Recent studies tend to investigate sleep paralysis in terms of various contexts and medical conditions. A false awakening is a sleep-related phenomenon involving a state in which awakening becomes a part of a dream. A research was conducted determining the correlation between sleep paralysis and false awakening in lucid dreamers. More than forty percent of respondents confirmed the concomitance of sleep paralysis with false awakening (Buzzi, 2019). These findings may indicate the existence of common neurophysiologic aspects in lucid dreaming and sleep paralysis. According to the same study, the knowledge regarding the issue may be insufficient, and further research is required (Buzzi, 2019). Studying sleep paralysis may be beneficial for both theoretical and practical implementations.

Sleep paralysis is frequently associated with supernatural beliefs as it may cause hallucinations. Hence, its impact on cultural development, the establishment of myths and legends may be studied. Recent research focuses on the correlation between sleep paralysis episodes and cultural aspects, including beliefs and traditions (Jalal et al., 2015). Pandafeche attack is a specific cultural interpretation of sleep paralysis associated with a belief in a supernatural being called an evil witch (Jalal et al., 2015). It was determined that almost thirty-eight percent of respondents believe that sleep paralysis was caused by Pandafeche (Jalal et al., 2015). Such relatively high rates of association between sleep paralysis symptoms and paranormal creatures or events may indicate that there is a strong correlation between REM sleep-related hallucinations and the development of culture. Moreover, it may be necessary to determine if cultural beliefs about sleep paralysis may cause additional fear and create vicious cycles of worsening.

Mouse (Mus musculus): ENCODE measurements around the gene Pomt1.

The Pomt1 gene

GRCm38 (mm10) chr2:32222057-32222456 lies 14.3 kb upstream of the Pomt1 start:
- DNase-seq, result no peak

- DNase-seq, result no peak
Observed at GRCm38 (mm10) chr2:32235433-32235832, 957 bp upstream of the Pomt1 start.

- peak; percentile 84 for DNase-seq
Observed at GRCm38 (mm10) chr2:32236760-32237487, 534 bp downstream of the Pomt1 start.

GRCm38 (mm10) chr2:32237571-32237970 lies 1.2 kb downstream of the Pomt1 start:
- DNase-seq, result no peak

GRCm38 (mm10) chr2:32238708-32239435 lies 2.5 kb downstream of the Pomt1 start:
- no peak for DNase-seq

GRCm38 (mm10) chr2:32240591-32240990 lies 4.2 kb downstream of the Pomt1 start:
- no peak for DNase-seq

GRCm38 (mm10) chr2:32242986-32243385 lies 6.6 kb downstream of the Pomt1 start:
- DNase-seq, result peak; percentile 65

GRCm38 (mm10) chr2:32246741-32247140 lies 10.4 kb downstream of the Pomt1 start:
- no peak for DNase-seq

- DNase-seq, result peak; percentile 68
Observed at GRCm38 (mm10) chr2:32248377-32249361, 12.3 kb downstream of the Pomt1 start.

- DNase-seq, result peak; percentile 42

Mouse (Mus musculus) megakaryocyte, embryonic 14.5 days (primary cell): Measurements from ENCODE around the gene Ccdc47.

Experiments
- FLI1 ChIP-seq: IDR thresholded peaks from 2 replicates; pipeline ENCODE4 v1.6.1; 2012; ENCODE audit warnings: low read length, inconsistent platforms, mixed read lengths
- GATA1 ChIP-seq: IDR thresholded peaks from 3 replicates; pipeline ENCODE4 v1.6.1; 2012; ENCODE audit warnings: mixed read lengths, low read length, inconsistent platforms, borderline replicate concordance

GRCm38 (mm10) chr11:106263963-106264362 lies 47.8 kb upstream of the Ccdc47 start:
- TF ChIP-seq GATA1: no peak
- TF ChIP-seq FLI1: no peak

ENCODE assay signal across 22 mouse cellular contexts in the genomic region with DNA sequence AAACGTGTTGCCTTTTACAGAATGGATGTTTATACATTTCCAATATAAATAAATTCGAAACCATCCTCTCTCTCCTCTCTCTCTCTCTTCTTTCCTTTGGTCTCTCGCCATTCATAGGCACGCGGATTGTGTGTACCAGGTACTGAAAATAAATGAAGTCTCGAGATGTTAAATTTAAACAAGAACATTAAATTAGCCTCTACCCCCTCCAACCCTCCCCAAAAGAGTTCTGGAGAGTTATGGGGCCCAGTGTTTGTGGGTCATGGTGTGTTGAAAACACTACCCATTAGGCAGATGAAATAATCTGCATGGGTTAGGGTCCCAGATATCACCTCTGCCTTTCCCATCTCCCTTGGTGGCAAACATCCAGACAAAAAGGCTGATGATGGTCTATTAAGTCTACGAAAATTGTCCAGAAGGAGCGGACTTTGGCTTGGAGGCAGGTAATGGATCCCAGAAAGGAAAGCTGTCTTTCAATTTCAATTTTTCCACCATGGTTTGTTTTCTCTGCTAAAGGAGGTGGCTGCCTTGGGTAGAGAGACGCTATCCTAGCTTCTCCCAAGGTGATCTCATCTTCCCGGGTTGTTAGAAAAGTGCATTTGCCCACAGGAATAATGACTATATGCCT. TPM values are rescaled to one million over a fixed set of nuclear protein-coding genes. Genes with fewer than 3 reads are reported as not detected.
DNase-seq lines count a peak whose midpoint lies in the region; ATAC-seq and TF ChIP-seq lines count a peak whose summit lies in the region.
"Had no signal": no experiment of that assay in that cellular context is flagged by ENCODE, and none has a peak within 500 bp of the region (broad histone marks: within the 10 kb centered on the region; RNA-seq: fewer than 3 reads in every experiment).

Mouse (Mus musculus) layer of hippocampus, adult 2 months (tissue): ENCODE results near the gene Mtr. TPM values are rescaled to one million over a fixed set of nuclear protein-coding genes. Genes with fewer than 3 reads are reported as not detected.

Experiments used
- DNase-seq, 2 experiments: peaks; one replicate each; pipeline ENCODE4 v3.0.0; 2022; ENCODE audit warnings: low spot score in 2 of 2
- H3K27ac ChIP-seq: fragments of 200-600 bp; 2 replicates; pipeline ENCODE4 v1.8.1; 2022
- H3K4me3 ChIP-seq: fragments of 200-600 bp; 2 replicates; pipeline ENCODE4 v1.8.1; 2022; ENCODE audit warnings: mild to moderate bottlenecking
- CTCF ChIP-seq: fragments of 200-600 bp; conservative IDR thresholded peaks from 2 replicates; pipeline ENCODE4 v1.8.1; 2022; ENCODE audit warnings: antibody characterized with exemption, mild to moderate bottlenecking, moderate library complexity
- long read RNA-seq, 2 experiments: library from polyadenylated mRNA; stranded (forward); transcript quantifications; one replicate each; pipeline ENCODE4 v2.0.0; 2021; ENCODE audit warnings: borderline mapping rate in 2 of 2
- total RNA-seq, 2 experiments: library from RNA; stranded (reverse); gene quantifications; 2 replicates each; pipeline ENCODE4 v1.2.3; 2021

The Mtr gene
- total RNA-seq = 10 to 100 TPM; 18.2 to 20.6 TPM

Sleep paralysis is a relatively frequent event as, according to some sources, approximately one in three people experiences it at least once. Various studies are conducted in order to determine preconditions, which may lead to a higher frequency of sleep paralysis. Researchers take distinct aspects into consideration, including mental and physical health conditions and lifestyle. Recent research has shown a strong correlation between sleep paralysis frequency and belonging to a particular ethnic group (Jalal & Hinton, 2016). Even though the studied groups existed in the same cultural framework, Danish ethnic groups demonstrated considerably bigger number of sleep paralysis episodes (Jalal & Hinton, 2016). These results may indicate that ethnic heritage may essentially influence various aspects of mental health. It may be necessary to conduct focused research to identify the possible predisposition of diverse sectors of society to sleep paralysis.

Sleep Paralysis Drug Treatment Development